Deam (1929): This species is especially frequent in the prairie area of the State where new roads are made by grading and are not mowed. In such situations I have seen it so abundant that the roadside looked like a rye field. [Elymus canadensis may be] confused with Elymus riparius, to which no doubt some of our early reports of E. canadensis should be referred, especially those of the southern part of the state. Immature specimens of E. canadensis resemble E. riparius but may be easily separated from the latter by the longer palea (9-13 mm long) and by the tuft of hairs, usually about 1 mm long, on the summit of the grain. The tuft of hairs on the summit of the grain of E. canadensis at maturity does not reach the summit of the palea while those on the grain of E. riparius usually equal or exceed the summit of the palea, often being plainly visibly beyond it.
FNA 2003, Gould 1980
Common Name: Canada wildrye Duration: Perennial Nativity: Native Lifeform: Graminoid General: Loosely tufted perennial with stems 60-150 cm, erect or decumbent with 4-10 nodes mostly concealed by smooth or minutely roughened sheath, which is often reddish brown, glabrous or hirsute, with auricles 1.5-4 mm. Vegetative: Evenly distributed blades 4-15 mm wide, usually firm, flat, often ascending and somewhat involute, dull green drying to grayish, upper surfaces smooth to minutely roughened or glabrous, ligules 1 mm, truncate and ciliolate. Inflorescence: Spike 6-30 cm long, 3-7 cm wide, nodding, sometimes pendant or erect, usually with 2 spikelets per node, occasionally to 5 at some nodes, internodes 3-5 mm long, glabrous or with a few hairs below spikelets; spikelets 12-20 mm excluding the awns, with 3-5 florets, disarticulation above the glumes and beneath the floret; glumes equal, 11-40 mm, including awns, glume bodies 6-1 mm long, linear lanceolate, entire, 3-5 veined, awns 10-25 mm, straight to outcurving; lemmas 8-15 mm, uniformly villous with hairs generally appressed 15-40 mm strongly outcurving, often contorted at the spike bases. Ecology: Found on dry to moist or damp soils, on sandy or gravelly soils along streams, disturbed grounds, or in thickets and woods near streams from 3,000-9,000 ft (914-2743 m); flowers May-July. Notes: Distinctive with its outcurving awns and the thick spike. Ethnobotany: Used to soak corn in before planting, taken for kidneys, seeds were used for food, and as fodder for livestock. Etymology: Elymus comes form Greek name elymos for millet, while canadensis means of or from Canada. Synonyms: Elymus brachystachys, E. canadensis var. brachystachys, E. canadensis var. hirsutus, E. canadensis var. robustus, E. crescendus, E. philadelphicus, E. philadelphicus var. hirsutus, E. robustus Editor: SBuckley, 2010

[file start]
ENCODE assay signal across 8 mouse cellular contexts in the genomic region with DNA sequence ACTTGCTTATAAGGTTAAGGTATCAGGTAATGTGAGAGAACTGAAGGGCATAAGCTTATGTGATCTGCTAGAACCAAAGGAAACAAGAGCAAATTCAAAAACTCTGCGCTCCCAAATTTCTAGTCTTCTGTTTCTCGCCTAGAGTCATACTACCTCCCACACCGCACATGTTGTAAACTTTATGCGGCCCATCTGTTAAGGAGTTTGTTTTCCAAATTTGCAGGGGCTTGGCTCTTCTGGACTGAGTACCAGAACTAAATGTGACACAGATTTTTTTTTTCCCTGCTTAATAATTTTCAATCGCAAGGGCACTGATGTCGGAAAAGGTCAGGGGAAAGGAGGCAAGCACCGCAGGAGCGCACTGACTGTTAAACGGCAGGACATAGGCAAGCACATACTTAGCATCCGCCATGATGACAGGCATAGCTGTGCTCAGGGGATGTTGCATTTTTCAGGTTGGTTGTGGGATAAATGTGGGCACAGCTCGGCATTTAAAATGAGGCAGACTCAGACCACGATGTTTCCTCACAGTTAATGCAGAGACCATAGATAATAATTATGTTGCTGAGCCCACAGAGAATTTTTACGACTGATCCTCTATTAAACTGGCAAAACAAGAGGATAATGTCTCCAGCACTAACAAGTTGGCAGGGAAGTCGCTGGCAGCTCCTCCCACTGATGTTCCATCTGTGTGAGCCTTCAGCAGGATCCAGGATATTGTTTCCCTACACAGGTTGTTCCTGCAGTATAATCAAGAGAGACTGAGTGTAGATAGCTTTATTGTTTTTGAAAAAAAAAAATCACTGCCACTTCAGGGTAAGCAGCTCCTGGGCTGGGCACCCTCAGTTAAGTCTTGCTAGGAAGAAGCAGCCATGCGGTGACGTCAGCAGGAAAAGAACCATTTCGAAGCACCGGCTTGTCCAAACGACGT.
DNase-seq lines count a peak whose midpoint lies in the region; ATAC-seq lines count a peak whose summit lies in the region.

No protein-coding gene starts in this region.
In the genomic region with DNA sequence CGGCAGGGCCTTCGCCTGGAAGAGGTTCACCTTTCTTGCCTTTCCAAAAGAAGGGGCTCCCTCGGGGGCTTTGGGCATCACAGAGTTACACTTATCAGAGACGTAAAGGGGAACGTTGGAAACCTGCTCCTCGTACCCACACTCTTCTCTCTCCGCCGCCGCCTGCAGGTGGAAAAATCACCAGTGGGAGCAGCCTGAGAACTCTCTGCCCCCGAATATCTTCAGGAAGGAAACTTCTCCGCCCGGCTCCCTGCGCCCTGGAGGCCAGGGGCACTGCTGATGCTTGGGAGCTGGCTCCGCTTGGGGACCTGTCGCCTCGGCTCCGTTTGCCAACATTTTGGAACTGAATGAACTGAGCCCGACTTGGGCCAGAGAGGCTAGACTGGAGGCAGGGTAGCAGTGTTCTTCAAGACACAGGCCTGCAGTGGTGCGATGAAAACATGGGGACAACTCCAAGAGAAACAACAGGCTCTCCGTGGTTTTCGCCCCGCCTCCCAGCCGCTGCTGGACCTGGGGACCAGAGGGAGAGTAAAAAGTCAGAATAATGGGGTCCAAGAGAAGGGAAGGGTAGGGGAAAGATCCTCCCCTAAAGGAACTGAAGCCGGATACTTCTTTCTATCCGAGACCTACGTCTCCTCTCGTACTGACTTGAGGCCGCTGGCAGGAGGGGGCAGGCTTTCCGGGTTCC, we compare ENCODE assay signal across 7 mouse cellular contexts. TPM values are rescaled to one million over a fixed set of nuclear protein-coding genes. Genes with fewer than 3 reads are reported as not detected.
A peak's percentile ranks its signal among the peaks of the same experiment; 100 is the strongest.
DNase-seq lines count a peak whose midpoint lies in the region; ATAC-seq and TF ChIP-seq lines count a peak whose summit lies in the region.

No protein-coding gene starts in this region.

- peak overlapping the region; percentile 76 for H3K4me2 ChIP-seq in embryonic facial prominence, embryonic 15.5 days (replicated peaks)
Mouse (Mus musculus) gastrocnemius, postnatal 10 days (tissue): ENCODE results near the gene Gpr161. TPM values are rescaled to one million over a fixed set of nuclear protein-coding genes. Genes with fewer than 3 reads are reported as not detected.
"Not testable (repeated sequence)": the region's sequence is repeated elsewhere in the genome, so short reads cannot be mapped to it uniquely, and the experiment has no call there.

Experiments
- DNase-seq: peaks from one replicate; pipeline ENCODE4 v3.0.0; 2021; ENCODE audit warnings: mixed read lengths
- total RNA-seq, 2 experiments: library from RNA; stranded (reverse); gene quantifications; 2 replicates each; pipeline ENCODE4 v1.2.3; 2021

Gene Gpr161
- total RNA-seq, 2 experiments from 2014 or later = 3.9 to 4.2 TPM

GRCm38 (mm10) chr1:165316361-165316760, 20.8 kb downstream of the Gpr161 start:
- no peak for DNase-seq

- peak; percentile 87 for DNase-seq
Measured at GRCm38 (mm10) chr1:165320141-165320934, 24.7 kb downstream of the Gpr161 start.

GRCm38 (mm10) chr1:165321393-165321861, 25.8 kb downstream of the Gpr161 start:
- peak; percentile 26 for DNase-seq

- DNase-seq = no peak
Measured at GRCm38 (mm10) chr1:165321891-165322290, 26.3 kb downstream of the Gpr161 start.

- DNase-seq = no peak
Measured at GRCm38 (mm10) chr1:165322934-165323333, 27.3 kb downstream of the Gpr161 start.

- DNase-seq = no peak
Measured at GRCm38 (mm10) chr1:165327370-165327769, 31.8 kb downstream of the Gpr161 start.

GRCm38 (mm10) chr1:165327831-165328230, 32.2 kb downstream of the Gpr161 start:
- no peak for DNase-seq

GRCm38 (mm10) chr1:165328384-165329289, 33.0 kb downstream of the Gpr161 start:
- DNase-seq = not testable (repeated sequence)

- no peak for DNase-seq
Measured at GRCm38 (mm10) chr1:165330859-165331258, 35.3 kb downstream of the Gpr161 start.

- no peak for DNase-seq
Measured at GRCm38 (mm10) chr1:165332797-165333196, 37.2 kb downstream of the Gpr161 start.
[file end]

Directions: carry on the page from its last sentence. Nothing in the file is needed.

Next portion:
Coarse, 8-15 dm, green or glaucous, in small clumps; lvs mostly 5-9 per stem, firm, flat, 3-12(-15) mm wide, glabrous or scabrous above; auricles 1-2 mm, often clasping the stem; spikes (7-)10-20(-30) cm, usually broadly arcuate or distally nodding, compact above, often loose or interrupted below, the internodes mostly 4-7 mm; spikelets mostly paired, or some of the lower in 3's or even 4's, 12-15 mm, 3-4-fld; glumes subequal, 15-30 mm overall, mostly 0.8-1.5 mm wide, 3-5-veined, broadest above the mostly flat and striate base, tapering into a straight awn usually equaling or longer than the body; lemmas 8.5-14 mm, usually strongly scabrous-hirtellous, 5-7- veined above, gradually tapering into a long, flexuous, spreading, scabrous awn 15-30(-35) mm; larger paleas 8.5-12.5 mm, the tip very acute and usually bidentate; anthers 2.5-4 mm; 2n=28, 42. Streambanks and dry to moist fields and meadows; N.B. and Que. to Alas., s. to N.C., Tex., and Calif. A hybrid with Hordeum jubatum has been called Elyhordeum dakotense (Bowden) Bowden.
Gleason, Henry A. & Cronquist, Arthur J. 1991. Manual of vascular plants of northeastern United States and adjacent Canada. lxxv + 910 pp.